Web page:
Judge orders new trial for former USC coach convicted in college admissions case

Jovan Vavic, a renowned water polo coach at USC for 25 years, was convicted by a jury in April of soliciting and accepting more than $220,000 in bribes in exchange for helping secure admissions for students. He was convicted of conspiracy to commit honest services mail and wire fraud, conspiracy to bribe federal programs, and honest services wire fraud.

Prosecutors alleged that he created a “side door” into becoming athletic recruits by designating students as water polo recruits, regardless of where they played the sport. He also alleged that he used fake athletic resumes in the process.

On Thursday, US District Judge Indira Talwani accepted Wawick’s motion for a new trial, but declined his request for acquittal.

Defense attorney Stephen Larson said in an emailed statement, “In delivering a new trial, the court acknowledged what we have long argued — the government’s case built on the willful false statements of admitted fraudster Rick Singer. Is.” “As we have demonstrated and the court now confirms, there is no evidence that Coach Wawick ever used donations to the USC water polo event for his own benefit.”

US Attorney Rachel S. Rollins said the conviction was the right decision.

“We are deeply disappointed by this decision, which we do not believe to be based on facts or law. The jury found Mr. Vavik guilty on each of the counts and we believe he found it right,” the prosecutor said. “At this point, we are reviewing all our options.”

Vavik’s lawyers argued in court that the evidence presented at trial was “insufficient” as it pertains to the conspiracies he faced, and that the Honest Services mail and wire fraud count resulted in a “prejudicial spillover”. Is.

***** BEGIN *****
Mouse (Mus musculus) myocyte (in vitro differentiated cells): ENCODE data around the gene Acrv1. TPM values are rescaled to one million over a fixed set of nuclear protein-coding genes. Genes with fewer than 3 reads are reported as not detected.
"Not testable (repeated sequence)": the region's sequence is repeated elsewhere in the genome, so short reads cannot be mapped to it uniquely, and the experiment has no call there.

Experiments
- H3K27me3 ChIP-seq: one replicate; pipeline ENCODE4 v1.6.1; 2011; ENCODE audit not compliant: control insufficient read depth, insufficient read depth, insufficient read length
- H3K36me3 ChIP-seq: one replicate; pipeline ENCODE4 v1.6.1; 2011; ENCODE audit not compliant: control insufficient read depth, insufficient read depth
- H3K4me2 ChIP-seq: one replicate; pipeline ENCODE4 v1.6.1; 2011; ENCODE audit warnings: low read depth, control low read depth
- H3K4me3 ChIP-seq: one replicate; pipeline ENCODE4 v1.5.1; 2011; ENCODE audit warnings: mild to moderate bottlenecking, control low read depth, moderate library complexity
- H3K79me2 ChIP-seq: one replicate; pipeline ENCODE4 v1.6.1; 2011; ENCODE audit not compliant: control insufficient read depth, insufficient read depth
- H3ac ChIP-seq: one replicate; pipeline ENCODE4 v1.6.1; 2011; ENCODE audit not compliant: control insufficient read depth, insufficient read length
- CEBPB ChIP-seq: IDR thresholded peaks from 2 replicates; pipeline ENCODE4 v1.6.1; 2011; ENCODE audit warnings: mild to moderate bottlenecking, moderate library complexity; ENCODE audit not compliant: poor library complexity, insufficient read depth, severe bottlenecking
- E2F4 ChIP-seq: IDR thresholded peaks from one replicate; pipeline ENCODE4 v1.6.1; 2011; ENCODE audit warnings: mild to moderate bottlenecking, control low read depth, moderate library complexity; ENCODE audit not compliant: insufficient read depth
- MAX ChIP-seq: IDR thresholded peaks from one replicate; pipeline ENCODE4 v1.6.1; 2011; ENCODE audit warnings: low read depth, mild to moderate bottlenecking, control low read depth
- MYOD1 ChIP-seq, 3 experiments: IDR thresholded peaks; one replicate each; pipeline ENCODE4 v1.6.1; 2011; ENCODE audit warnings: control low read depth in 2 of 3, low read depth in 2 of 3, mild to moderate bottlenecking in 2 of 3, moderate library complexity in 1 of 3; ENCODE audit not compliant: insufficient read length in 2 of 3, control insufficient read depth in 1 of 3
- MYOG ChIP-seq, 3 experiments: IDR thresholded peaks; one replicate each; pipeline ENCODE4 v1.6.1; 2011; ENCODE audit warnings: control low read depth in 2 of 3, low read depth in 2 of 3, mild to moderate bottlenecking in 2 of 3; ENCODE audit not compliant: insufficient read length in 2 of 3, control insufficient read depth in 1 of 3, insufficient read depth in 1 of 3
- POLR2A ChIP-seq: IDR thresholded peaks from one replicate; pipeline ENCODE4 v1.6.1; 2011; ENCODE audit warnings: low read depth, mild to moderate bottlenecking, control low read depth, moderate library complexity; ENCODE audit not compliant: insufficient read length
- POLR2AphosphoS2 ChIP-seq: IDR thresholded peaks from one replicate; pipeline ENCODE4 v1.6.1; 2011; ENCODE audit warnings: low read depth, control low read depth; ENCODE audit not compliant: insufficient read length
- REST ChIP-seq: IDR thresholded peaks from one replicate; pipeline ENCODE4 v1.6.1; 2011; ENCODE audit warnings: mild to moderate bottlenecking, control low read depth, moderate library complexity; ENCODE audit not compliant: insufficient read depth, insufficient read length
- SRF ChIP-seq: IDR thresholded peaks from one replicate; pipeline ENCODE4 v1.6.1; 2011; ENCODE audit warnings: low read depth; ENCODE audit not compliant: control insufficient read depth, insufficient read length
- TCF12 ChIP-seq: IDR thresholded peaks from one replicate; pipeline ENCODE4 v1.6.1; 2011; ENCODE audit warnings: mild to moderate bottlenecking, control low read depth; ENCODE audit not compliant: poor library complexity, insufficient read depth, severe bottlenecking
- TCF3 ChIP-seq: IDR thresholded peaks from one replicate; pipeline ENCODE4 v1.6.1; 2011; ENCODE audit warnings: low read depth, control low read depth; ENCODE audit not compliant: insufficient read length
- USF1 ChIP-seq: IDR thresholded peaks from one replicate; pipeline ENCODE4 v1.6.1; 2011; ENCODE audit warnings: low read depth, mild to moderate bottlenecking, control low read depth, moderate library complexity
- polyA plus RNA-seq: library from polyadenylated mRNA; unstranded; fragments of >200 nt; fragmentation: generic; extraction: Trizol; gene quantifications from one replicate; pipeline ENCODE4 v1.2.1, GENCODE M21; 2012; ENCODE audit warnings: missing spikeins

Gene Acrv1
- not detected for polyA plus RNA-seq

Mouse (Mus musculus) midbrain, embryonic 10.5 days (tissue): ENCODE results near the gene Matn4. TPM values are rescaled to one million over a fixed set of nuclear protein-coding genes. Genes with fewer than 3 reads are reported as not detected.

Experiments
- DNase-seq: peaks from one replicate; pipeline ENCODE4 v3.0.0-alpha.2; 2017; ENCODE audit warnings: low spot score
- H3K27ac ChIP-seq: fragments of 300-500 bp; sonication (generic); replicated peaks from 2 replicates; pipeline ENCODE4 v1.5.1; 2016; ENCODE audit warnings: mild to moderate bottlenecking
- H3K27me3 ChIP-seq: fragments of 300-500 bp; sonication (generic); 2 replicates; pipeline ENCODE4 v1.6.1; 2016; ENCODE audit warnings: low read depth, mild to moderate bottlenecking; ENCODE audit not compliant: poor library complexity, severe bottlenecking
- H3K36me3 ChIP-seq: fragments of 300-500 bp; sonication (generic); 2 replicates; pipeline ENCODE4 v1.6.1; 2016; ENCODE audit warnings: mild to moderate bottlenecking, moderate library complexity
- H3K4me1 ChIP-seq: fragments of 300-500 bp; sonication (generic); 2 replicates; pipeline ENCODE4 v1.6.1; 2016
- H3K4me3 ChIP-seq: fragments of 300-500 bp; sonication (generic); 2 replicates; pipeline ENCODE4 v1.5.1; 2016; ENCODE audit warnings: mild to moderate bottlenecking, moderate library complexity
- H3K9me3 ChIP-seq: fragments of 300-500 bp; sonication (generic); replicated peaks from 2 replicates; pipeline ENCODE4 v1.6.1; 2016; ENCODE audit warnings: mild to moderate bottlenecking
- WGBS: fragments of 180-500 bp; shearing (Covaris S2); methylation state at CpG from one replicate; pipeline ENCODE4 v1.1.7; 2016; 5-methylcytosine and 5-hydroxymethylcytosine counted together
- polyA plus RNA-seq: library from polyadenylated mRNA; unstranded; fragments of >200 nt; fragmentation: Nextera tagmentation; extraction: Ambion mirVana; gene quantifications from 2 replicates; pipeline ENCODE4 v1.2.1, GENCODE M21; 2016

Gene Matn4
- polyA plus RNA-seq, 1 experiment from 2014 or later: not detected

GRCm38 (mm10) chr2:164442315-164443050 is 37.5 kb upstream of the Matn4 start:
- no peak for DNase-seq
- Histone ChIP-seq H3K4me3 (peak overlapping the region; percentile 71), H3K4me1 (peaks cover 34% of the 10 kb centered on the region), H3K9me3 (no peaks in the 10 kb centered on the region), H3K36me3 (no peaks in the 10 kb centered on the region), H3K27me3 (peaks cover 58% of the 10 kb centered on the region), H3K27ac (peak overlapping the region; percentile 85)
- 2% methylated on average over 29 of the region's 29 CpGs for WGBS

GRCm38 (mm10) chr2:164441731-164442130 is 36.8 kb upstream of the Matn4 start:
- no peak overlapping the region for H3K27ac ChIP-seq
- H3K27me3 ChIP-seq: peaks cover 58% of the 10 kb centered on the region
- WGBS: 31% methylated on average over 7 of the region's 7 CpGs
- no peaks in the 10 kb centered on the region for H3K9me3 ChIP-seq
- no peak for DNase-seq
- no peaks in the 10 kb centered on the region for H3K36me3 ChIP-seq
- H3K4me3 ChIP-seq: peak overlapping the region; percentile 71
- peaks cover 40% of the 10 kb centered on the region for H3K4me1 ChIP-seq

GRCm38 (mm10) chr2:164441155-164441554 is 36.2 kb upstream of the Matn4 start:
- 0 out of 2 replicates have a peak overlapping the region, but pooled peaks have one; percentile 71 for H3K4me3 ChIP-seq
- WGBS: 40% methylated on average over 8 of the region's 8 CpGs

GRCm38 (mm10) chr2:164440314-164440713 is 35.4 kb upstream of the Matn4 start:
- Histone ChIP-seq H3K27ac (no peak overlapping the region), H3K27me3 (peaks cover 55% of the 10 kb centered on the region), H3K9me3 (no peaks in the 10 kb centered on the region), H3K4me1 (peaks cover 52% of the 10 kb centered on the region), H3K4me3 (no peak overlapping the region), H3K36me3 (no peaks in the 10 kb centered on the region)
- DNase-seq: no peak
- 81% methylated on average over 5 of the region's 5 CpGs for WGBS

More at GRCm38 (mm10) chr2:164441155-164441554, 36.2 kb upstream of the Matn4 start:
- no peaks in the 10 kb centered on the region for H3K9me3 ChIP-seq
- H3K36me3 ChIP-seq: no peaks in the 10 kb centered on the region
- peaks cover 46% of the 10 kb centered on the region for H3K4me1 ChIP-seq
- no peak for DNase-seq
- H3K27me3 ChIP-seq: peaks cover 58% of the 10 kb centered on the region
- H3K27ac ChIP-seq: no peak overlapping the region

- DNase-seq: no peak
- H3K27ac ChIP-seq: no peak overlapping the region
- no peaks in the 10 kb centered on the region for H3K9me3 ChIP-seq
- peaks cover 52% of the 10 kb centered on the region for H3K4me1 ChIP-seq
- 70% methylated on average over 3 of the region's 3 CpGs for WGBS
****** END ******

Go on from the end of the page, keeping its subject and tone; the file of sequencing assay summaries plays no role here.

The defense also argued that a prosecutor made a false statement during closing arguments, with the prosecutor saying that Vavic agreed to recruit a student for $100,000.

In his ruling, Talwani said, “The government’s argument that it agreed to enroll a student for money in its water polo program was supported by evidence. But the claim that the settlement was for $100,000 , was not supported by any evidence.”

The misrepresentation alone was not enough to warrant a new trial, Talwani wrote, but the situation was complicated by the fact that prosecutors produced statements from the plan’s mastermind, Rick Singer, which were false.

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“The government potentially used Singer’s statements to show how Singer solicited parents as part of the plan,” Talwani wrote. “But where the government gave no disclaimer or acknowledgment to the jury that it was not presenting Singer’s statements about Vavik to be their truth, there is a great risk that the jury reached a decision based on false evidence. “

Singer, prosecutors have said, ran two common scams: first, cheating on standardized tests for students whose parents paid for; And second, using Singer’s connections with college sports coaches and bribes to pay for school to the children of parents with fake athletic credentials.

Vavik, the 15-time National Coach of the Year, was fired in March 2019 after allegations of his involvement in the scandal were made public. Her men’s teams won 10 national titles at USC and she crowned the women’s six.
Most of those charged in the admissions scam have pleaded guilty and completed their sentences, which are usually measured in weeks or months.
Among the more high-profile parents charged in the testing part of the plan was actress Felicity Huffman, who conspired to pay Singer $15,000 to boost her eldest daughter’s test scores, mail fraud and honest services mail fraud. convicted for. Huffman spent 11 days in prison in 2019.
Another actress, Lori Loughlin, spent two months in prison and her husband, Mossimo Giannulli, spent five months in prison for paying $500,000 to bring their two daughters to USC as recruited athletes.

Singer, who pleaded guilty to multiple conspiracy charges in 2019, is to be sentenced in November, according to the Justice Department.

CNN’s Steve Almasi contributed to this report.

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